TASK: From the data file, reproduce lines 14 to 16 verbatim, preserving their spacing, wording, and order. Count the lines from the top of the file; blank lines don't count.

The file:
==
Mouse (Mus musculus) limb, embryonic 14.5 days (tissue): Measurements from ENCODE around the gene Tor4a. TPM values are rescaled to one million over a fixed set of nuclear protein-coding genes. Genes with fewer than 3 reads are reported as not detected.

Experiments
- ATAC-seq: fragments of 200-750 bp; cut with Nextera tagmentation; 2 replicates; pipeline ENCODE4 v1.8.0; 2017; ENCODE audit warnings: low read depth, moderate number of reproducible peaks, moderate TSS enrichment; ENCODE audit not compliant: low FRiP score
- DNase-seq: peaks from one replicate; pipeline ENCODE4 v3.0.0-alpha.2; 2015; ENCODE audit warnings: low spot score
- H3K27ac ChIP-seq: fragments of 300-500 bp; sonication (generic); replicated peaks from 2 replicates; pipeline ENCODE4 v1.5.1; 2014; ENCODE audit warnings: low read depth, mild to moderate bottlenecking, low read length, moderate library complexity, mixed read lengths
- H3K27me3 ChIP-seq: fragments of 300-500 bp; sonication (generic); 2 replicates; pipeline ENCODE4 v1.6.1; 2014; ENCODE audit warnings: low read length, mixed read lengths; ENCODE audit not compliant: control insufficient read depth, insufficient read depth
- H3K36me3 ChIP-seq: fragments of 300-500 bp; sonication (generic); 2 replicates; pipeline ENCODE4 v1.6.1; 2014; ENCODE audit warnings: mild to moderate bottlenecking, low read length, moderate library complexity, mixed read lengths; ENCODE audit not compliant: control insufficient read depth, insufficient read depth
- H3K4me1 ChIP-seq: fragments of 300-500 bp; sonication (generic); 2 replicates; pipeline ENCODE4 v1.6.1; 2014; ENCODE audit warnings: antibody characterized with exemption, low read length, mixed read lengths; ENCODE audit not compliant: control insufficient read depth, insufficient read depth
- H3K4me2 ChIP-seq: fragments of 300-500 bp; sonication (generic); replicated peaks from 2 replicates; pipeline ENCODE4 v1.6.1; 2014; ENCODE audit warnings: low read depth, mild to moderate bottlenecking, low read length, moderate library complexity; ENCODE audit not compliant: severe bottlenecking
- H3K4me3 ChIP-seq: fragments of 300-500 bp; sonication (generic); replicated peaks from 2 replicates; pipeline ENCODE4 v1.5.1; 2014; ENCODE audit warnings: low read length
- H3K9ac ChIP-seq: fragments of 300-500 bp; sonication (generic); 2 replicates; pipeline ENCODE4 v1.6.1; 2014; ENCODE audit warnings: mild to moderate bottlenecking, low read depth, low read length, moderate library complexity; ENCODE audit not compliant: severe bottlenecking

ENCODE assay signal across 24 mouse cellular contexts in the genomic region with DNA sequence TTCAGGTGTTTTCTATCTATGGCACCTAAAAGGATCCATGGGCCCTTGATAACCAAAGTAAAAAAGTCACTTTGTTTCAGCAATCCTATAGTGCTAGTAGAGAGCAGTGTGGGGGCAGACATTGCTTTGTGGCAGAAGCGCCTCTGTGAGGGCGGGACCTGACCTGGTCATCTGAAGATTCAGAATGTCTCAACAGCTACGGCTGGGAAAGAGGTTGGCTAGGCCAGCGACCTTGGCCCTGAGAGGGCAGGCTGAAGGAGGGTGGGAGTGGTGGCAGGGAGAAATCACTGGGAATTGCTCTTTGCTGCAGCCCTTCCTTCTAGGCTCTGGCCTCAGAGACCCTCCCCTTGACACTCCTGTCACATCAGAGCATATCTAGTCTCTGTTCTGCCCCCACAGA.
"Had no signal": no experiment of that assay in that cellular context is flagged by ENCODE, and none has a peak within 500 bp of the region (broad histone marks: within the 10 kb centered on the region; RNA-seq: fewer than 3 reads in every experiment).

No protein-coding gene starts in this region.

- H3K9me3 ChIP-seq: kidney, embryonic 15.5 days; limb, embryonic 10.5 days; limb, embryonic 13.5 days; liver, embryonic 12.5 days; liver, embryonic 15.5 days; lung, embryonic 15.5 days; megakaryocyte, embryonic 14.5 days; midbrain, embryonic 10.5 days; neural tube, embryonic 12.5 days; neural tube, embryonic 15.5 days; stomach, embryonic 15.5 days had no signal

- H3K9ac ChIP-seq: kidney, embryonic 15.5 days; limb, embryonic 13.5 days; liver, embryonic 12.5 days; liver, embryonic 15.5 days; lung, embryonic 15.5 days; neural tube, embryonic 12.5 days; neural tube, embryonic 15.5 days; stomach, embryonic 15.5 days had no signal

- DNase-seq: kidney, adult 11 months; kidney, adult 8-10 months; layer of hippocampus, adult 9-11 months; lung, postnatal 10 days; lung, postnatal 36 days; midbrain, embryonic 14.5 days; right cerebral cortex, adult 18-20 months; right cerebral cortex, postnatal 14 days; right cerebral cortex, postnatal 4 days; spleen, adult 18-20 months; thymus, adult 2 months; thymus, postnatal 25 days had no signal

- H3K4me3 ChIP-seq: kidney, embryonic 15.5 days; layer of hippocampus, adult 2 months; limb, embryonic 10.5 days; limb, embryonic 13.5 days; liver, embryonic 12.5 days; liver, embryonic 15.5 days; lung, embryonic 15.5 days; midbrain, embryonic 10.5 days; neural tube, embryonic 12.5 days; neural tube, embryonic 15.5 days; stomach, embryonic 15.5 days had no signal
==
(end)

No protein-coding gene starts in this region.

- H3K9me3 ChIP-seq: kidney, embryonic 15.5 days; limb, embryonic 10.5 days; limb, embryonic 13.5 days; liver, embryonic 12.5 days; liver, embryonic 15.5 days; lung, embryonic 15.5 days; megakaryocyte, embryonic 14.5 days; midbrain, embryonic 10.5 days; neural tube, embryonic 12.5 days; neural tube, embryonic 15.5 days; stomach, embryonic 15.5 days had no signal

- H3K9ac ChIP-seq: kidney, embryonic 15.5 days; limb, embryonic 13.5 days; liver, embryonic 12.5 days; liver, embryonic 15.5 days; lung, embryonic 15.5 days; neural tube, embryonic 12.5 days; neural tube, embryonic 15.5 days; stomach, embryonic 15.5 days had no signal